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  • Tuesday, June, 2024| Today's Market | Current Time: 07:41:15
  • Dr. Paul DeLeeuw currently works as a bariatric doctor helping patients to lose weight throughout Central and Southern Florida. However, he spent four decades of his career working as an anesthesiologist, until a shoulder industry forced him to retire from anesthesia in 2008. During his long career, which included many years as the Chief of Anesthesia at Cedars Medical Center in Miami, he has saved countless lives.

    An avid storyteller, Dr. DeLeeuw often recounts the unusual circumstances and unique cases that he treated over the years. These include being called upon to save lives on an airplane, in a theater, and in his own kitchen, as well as complex surgeries in which he was pushed to his limits as a physician.

    Like many doctors, Dr. Paul DeLeeuw is often asked if anybody has ever died while in his care. Surprisingly, his answer is, “I’m not sure.” There is one case in which he simply can’t be sure that the loss of a patient was due to his handling of the situation. An isolated incident in a successful 40-year career, Dr. DeLeeuw is certain that a surgery like this one would not be attempted today.

    An Aggressive Cancer & Unsuccessful Surgery

    Decades ago, a young wife and mother with aggressive colon cancer had been treated with a radical colectomy with excision of the lymph nodes and implantation of radioactive seeds. After surgery, she then went through several courses of chemotherapy and was declared cancer-free.

    It was two years later that the same young woman completed follow-up scans that detected cancer once again. A small, isolated mass was found in the liver and analyzed scans found that an ordinary surgeon would not be qualified to remove the cancer. After calling around for an exceptional surgeon, the celebrated “Dr. Ragus Rakab” agreed to perform the surgery, with conditions. He would only accept cash and must have his own assistants, scrub nurse team, and instruments. However, he left the anesthesia to just anyone, which fell to Dr. DeLeeuw.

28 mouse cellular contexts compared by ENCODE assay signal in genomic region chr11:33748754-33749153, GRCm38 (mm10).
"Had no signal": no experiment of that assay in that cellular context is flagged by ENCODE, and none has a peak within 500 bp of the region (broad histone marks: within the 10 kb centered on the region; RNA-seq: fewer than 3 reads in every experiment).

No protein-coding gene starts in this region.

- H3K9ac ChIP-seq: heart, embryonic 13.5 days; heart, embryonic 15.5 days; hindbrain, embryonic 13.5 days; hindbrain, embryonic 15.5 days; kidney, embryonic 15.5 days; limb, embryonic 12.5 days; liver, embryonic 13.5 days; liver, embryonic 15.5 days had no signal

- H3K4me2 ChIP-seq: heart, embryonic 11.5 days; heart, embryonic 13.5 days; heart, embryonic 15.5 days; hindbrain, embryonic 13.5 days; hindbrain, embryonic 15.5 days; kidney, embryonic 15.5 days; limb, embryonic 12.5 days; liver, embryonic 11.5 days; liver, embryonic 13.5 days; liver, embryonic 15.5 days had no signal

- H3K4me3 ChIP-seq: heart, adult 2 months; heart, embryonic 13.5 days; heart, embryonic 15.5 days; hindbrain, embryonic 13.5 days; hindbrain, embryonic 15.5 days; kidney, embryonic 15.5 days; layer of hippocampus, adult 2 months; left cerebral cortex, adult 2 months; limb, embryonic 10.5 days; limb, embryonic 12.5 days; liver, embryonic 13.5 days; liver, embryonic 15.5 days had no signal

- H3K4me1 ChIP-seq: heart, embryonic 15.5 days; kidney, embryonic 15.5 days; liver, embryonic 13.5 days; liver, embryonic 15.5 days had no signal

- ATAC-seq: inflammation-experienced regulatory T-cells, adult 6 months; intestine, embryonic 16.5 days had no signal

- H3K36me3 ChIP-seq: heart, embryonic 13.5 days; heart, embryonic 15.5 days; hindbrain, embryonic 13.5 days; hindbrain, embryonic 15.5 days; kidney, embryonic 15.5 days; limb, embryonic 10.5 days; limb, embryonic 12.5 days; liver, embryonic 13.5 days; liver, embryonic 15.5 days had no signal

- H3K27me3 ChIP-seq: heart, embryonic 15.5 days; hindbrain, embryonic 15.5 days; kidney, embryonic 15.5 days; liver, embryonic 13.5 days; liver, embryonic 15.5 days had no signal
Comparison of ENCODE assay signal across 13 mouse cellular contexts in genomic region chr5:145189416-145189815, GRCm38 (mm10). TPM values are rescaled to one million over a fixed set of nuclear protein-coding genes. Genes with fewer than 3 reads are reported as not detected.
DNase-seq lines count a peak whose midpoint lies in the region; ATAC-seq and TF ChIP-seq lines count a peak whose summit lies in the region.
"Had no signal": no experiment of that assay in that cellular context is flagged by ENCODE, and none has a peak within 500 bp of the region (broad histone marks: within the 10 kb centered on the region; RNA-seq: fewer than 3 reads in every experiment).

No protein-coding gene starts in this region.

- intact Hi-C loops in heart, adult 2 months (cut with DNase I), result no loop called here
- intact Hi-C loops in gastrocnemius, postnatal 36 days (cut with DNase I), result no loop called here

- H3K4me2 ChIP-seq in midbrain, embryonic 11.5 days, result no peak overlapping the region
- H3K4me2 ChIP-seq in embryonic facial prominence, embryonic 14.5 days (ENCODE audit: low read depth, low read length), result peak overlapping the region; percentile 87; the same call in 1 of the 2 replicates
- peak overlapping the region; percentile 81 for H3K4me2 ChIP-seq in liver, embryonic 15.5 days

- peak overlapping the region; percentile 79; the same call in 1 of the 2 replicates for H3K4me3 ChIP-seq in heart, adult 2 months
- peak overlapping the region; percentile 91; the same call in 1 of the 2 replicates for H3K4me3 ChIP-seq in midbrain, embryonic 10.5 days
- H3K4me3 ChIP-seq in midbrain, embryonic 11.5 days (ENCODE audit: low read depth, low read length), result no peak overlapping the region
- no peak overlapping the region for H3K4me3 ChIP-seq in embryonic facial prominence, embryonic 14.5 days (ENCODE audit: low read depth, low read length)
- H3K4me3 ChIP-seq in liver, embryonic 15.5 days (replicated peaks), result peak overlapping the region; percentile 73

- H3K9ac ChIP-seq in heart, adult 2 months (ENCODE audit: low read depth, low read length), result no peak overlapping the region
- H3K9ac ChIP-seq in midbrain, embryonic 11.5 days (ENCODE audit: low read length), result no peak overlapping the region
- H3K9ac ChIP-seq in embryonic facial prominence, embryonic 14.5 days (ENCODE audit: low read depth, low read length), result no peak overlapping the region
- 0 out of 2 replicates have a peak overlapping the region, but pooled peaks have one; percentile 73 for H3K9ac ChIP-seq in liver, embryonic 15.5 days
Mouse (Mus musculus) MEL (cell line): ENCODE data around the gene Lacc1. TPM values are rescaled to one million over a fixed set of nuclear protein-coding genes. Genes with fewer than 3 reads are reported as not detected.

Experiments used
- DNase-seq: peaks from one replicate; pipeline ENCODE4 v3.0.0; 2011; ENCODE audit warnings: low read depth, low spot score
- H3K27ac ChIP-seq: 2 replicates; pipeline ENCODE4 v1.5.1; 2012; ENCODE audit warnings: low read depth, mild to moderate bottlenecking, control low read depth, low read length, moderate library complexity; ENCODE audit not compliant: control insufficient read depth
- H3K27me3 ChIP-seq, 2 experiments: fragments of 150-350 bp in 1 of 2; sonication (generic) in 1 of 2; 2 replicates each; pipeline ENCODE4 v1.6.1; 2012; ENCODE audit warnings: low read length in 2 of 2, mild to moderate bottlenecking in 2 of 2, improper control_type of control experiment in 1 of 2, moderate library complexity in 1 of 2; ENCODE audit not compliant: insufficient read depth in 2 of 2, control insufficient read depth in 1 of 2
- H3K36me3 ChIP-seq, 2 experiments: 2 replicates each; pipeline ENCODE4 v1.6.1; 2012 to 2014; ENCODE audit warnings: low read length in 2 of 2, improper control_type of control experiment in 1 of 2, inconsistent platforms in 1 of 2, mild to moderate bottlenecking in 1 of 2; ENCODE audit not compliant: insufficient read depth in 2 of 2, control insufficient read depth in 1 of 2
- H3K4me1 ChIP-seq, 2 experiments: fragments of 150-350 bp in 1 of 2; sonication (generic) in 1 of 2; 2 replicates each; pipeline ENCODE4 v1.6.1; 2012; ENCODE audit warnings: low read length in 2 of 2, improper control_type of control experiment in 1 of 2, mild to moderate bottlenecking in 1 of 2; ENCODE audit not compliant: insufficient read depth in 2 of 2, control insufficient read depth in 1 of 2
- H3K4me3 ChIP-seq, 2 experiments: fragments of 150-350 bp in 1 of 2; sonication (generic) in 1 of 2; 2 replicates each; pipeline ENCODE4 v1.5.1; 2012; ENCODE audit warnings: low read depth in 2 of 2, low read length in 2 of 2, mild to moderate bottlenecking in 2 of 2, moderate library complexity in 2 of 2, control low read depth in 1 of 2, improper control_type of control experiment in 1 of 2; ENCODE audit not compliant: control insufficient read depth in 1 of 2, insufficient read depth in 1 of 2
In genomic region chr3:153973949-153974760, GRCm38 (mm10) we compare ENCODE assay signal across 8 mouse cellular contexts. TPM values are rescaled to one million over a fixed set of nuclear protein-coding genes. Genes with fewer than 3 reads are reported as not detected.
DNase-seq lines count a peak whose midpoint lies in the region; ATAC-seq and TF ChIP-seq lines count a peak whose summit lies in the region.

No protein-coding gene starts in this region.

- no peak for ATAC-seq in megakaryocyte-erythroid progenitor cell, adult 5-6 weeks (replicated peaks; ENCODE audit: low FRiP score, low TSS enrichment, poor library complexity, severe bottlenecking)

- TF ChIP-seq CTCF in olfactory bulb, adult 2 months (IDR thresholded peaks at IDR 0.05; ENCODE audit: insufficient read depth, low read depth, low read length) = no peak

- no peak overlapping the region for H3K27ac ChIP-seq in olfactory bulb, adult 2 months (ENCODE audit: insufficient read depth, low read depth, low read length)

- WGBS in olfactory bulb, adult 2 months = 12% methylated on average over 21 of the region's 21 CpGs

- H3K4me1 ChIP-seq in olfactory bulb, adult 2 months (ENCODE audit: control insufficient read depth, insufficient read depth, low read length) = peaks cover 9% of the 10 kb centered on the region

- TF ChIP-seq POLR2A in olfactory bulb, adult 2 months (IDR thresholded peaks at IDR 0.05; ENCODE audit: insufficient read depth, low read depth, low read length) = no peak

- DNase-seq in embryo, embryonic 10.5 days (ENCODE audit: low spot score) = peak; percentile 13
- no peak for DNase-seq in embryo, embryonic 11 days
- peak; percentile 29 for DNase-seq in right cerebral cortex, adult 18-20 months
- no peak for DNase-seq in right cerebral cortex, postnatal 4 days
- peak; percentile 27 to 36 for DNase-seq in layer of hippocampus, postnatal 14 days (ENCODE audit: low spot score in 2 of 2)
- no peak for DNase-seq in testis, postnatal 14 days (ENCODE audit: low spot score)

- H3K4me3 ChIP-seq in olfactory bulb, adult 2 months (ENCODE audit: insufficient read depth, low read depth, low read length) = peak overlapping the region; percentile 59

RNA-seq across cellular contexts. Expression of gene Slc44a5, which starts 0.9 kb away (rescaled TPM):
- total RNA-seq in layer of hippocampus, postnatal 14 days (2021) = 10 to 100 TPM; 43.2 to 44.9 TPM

The night before the surgery, Dr. Paul DeLeeuw visited with the patient. She was clear in her request that, “if it looks bad, please let me die.” This wasn’t the first time that a patient had said such a thing to Dr. DeLeeuw, but he could not honor the request. His job never changed: to keep the patient alive. He was sure of it and he never wavered from it.

    During surgery, Dr. DeLeeuw would monitor and manage a patient’s breathing, oxygen, blood pressure, bleeding, relaxation, electrolytes, and a dozen other variables. Although exhausting and all-consuming, this is the job of the anesthesiologist. To give up and let a patient go was not an option.